For Sampie this is not merely an academic question. It is a question about the meaning of being here, one that presented itself again recently when he read the latest book by his friend and fellow Stellenbosch professor, Anton van Niekerk, about death and the meaning of life.
“Why are we here? It is to make this place a better place, a morally better place. Are we succeeding, in the midst of all this snobbery and arrogance? This is quite an important question. Are we using our talents and opportunities in an ethically correct manner? This is the question we should be grappling with.”
It is also, especially, a question for someone facing his own mortality.
‘“I received some bad news a few months ago. I have been diagnosed with brain cancer. It has not had any effect at all; I still feel completely healthy. According to the doctors it could take six months, or two years. They do not know at all.”
So the time has come to look back. Prof Sampie looks at the voice recorder on the table. “I bought myself one like this too. I want to put stories on it. My memories, to see if I can do something with it. I cannot do serious work anymore. Over the years I thought I had a good memory. I remember dates. I have given many lectures.”
That’s no exaggeration. He still casually drops names of specific students, anecdotes, special moments. What were the highlights?
“There are so many. I’ve taught here in Stellenbosch for 52 years. Probably to about 10,000 students. I must say I enjoyed it very much. The majority of students were women and I must admit that had I only taught male students, the whole experience would have been much less pleasant. I suppose I was more successful in persuading women. If a student smiles, and you can see she understands, she gets what it is about … that is quite an experience.”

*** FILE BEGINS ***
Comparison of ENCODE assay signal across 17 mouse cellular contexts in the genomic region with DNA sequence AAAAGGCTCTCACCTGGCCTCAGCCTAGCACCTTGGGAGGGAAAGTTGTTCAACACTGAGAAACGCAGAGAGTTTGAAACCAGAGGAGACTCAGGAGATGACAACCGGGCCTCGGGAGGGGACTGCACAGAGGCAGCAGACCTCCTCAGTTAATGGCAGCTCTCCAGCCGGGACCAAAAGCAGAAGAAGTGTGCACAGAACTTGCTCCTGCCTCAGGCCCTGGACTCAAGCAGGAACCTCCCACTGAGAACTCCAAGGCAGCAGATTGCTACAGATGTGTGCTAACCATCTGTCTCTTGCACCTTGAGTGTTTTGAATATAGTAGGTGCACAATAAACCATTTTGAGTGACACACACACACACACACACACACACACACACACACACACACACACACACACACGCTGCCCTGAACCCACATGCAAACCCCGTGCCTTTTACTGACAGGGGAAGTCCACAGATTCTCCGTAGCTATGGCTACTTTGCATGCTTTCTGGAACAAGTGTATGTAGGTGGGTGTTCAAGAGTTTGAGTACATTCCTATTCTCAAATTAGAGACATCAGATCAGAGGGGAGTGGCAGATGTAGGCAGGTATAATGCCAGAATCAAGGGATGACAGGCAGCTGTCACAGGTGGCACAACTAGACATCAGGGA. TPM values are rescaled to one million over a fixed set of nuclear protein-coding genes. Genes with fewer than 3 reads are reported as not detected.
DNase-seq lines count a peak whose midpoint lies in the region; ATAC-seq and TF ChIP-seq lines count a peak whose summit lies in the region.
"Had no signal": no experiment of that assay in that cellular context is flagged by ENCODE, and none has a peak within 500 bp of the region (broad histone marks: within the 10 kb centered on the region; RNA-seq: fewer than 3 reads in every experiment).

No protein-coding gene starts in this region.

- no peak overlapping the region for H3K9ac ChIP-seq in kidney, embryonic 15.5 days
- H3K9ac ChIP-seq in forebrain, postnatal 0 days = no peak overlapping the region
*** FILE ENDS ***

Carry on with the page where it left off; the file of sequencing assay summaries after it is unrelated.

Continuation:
In 1951 Prof Sampie was himself a first year student at Stellenbosch. Then there were 3,000 students, now there are close to 30,000. The university became “an unbelievably better place” over the years as it developed into a prominent research university. “The standard improved a great deal, it is incomparable.”
Nevertheless, there are many lamentations about the university, especially about its language policy, as it has been moving away from Afrikaans as a language of instruction.
“There is now a battle raging about English and Afrikaans. Now, I failed English at school in the Free State – it was the only subject I ever failed in my life. Afrikaans is important to me, but I am not going to wage war for it. For me the biggest issue in this country is the question of poverty, especially among black people. It is terribly bad.”
His empathy for the poor is linked to a political awakening in the 1970s, when he investigated poverty among Coloureds as a member of a government commission, the Erika Theron Commission. That work changed him irrevocably.
“The exposure to poverty touched me. I wasn’t the same person anymore after that Commission.”